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# Ee463 communications 2 - lab 1 - loren schwappach

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### Ee463 communications 2 - lab 1 - loren schwappach

2. 2. CTU: EE 463 – Communications 2: Lab 1: MATLAB Project – Sampling 2 Figure 3: sampled(t). Figure 4 below shows the biased 10 Hertz Sine wave in the frequency domain and its corresponding frequencies (10 Hertz, -10 Hertz, and DC 0 Hertz bias.)Figure 1: Lab 1 Part A Sine Wave Input. Figure 1 above was designed in Simulink to alloweither a 10 Hertz sine wave or 10 Hertz pulse. The 10 Hertzsine wave is chosen first and the results displaying the correctfrequency results and DC biasing are shown by Figure 2. Figure 4: M(f) biased message. Figure 5 below shows the sampled biased sine wave in the frequency domain. In the frequency domain you can see several duplicates of the message signal as well as theFigure 2: m(t) biased message. original message signal. The duplicates (samples) of the message signal are located (centered) at harmonics (multiples) Figure 3 below shows the time domain results of of the sampling frequency.sampling the biased sine wave with a Sampling pulsegenerator that is sampling at a frequency slightly higher than It can already be seen that by biasing the messagethe Nyquist frequency. In this case 20.2 Hertz is chosen as the signal prior to sampling we achieve what looks to be severalsampling frequency which exceeds the Nyquist theorem (A amplitude modulated (AM) signals in the frequency domain.signal must be sampled by a sampling frequency that is at least If we were to filter out one of these sampling harmonics wetwice as high as the highest message frequency.) would be left with a result very similar to an AM wave. This concept will be explored later in this lab.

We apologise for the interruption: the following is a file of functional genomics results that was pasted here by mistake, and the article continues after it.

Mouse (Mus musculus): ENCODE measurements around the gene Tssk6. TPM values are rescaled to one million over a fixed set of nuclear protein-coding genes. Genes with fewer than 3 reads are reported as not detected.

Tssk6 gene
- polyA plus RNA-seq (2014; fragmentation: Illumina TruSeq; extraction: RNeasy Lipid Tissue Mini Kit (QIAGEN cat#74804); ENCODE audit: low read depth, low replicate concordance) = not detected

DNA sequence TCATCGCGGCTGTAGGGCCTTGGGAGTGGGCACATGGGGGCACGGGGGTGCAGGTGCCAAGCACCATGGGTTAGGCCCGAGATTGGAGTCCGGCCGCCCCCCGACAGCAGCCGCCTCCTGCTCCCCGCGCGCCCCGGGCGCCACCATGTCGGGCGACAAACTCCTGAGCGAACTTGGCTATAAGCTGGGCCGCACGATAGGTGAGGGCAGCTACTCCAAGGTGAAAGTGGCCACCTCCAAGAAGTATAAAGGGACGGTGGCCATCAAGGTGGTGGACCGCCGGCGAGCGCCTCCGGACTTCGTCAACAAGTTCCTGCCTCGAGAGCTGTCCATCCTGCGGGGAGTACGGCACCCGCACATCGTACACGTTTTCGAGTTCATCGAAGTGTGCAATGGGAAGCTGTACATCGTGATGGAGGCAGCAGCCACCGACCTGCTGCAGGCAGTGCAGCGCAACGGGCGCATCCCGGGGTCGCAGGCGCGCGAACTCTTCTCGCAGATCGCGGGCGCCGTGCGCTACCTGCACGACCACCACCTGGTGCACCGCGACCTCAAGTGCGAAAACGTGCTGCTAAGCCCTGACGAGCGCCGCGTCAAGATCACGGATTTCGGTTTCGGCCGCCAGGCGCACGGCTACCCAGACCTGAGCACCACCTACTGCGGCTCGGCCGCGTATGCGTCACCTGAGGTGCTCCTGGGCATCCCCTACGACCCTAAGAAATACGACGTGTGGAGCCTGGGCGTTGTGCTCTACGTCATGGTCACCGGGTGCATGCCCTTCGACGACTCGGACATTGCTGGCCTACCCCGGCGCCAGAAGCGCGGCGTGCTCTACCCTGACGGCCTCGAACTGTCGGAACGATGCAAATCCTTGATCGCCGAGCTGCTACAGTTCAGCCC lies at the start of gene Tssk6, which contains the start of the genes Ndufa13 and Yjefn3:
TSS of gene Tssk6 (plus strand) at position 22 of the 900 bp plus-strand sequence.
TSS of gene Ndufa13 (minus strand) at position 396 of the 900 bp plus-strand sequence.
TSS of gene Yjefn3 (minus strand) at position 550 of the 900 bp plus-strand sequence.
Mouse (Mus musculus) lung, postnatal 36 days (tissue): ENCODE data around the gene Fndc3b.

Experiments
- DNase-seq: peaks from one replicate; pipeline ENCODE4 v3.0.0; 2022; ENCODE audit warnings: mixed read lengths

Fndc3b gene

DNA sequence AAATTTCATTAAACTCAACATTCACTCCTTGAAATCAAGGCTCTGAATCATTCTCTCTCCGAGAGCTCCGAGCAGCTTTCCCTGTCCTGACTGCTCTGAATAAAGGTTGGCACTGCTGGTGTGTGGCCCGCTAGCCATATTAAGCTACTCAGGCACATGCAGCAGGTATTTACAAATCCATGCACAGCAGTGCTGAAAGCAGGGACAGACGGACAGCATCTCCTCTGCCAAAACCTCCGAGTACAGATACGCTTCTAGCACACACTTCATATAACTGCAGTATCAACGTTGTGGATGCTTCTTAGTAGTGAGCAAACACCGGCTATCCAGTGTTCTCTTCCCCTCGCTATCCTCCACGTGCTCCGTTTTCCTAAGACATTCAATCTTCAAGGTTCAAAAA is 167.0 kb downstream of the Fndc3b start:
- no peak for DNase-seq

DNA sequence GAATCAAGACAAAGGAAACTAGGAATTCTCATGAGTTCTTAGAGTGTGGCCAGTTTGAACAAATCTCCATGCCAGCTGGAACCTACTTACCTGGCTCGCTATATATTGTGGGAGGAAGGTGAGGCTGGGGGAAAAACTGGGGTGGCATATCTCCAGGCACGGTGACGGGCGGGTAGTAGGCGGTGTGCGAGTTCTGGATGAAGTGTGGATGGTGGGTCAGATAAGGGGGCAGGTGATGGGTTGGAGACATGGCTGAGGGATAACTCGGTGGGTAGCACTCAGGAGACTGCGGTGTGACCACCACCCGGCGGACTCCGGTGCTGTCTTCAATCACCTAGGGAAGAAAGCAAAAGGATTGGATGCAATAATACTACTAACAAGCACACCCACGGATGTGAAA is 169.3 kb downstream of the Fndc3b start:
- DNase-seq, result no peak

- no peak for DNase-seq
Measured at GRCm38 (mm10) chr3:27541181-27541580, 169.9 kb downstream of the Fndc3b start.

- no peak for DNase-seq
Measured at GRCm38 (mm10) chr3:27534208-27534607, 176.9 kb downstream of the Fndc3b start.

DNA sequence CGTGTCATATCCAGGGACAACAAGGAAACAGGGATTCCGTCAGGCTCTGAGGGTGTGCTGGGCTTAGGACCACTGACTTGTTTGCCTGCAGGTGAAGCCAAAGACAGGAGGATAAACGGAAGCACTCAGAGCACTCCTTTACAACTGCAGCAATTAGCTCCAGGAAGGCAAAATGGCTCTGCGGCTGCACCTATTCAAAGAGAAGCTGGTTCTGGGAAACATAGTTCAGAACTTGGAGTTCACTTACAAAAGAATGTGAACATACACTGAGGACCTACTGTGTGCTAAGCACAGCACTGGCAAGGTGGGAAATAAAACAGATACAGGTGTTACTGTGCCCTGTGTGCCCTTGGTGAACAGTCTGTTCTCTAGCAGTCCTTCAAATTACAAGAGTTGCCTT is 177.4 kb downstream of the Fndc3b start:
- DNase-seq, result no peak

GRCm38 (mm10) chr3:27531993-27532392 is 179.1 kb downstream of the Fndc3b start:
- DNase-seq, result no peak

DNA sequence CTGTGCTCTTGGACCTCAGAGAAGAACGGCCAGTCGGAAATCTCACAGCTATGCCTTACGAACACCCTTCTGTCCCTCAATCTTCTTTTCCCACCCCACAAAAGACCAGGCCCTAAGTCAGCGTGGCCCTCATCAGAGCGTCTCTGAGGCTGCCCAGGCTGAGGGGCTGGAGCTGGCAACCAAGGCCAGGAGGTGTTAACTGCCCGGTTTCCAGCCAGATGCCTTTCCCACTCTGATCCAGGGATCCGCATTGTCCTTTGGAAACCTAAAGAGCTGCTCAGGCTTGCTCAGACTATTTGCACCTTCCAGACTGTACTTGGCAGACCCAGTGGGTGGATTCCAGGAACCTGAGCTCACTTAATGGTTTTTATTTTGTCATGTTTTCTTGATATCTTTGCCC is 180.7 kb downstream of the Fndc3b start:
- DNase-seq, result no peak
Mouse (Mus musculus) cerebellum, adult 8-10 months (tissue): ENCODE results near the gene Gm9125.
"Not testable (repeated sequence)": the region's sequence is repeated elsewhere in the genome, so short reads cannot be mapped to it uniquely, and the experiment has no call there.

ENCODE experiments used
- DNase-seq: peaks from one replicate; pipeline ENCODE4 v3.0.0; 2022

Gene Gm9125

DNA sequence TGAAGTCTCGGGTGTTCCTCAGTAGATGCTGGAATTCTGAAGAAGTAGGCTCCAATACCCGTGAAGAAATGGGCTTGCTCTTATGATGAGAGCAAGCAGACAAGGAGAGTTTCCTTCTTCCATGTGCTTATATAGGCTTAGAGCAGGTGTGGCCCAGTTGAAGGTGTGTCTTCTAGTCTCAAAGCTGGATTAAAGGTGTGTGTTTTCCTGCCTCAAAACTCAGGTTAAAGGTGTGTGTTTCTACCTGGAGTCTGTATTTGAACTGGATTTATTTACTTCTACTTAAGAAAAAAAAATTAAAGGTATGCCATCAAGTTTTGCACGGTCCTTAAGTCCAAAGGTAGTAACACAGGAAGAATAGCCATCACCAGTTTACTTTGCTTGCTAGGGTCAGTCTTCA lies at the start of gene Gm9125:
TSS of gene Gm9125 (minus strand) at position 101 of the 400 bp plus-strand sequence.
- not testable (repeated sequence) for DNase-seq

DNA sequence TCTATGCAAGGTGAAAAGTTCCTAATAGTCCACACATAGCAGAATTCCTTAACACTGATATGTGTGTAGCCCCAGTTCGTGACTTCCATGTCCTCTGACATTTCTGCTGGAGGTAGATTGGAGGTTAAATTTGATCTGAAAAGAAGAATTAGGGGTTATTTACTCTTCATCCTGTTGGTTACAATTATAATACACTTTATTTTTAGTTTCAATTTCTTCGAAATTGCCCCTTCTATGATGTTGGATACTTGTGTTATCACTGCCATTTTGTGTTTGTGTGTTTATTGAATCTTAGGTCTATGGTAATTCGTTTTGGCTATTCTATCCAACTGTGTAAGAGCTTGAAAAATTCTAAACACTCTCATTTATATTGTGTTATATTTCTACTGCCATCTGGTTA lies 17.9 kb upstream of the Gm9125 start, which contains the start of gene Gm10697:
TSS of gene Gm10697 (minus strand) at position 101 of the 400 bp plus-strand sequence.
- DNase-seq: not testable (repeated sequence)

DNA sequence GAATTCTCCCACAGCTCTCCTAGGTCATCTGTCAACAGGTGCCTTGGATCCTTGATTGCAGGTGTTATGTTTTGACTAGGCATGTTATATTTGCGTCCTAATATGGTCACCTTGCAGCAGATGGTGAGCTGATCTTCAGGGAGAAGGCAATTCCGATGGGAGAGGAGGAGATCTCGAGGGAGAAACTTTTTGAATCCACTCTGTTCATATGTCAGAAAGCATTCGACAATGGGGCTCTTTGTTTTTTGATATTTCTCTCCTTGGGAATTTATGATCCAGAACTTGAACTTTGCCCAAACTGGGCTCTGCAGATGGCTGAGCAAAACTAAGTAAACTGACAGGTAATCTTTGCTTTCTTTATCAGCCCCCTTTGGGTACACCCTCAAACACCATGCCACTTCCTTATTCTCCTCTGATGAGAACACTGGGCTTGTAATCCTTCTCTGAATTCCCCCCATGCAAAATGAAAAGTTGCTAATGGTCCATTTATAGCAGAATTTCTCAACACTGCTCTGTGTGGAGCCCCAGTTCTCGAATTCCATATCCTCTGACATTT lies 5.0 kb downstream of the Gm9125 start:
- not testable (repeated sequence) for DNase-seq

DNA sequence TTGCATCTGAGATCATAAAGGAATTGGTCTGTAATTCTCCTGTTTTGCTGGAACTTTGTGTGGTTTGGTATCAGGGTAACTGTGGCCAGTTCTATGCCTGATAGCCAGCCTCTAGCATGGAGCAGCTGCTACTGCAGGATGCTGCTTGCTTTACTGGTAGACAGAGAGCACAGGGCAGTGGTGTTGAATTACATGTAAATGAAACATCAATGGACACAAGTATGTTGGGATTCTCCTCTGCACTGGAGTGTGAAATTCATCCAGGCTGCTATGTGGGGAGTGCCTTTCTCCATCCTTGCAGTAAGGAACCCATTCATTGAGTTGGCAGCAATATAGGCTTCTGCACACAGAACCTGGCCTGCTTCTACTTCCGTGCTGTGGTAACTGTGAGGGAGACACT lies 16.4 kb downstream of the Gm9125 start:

3. 3. CTU: EE 463 – Communications 2: Lab 1: MATLAB Project – Sampling 3 Figure 7: m(t) unbiased message.Figure 5: Sampled(f) As observed by Figure 5 above sampling results infrequencies at 0 Hz, +-10Hz (original signal (fm)) as well asseveral clones of the sampled signal centered at the samplingfrequency (fs) and its harmonics (n*fs). So the sampledspectrum contains n*fs+-fm. Next an analysis of biasing the message signal isfurther explored by un-biasing the 10 Hertz sine wave asshown by Figure 6. Figure 8: sampled(t). The results of Figures 7 and 8 are as expected as well as the spectrum (frequency domain) results shown by Figure 9 and 10. It can already be seen that by un-biasing the message signal prior to sampling we achieve what looks to be several double sideband suppressed carrier (DSB-SC) signals in the frequency domain. If we were to filter out one of these sampling harmonics we would be left with a result very similar to a DSB-SC wave. This concept will be explored later in this lab.Figure 6: Lab 1 Part A Sine Zero Bias. The unbiased sine wave transient analysis (timedomain) results can be observed by Figure 7. And thecorresponding sampling results can be seen in Figure 8. Figure 9: M(f) unbiased.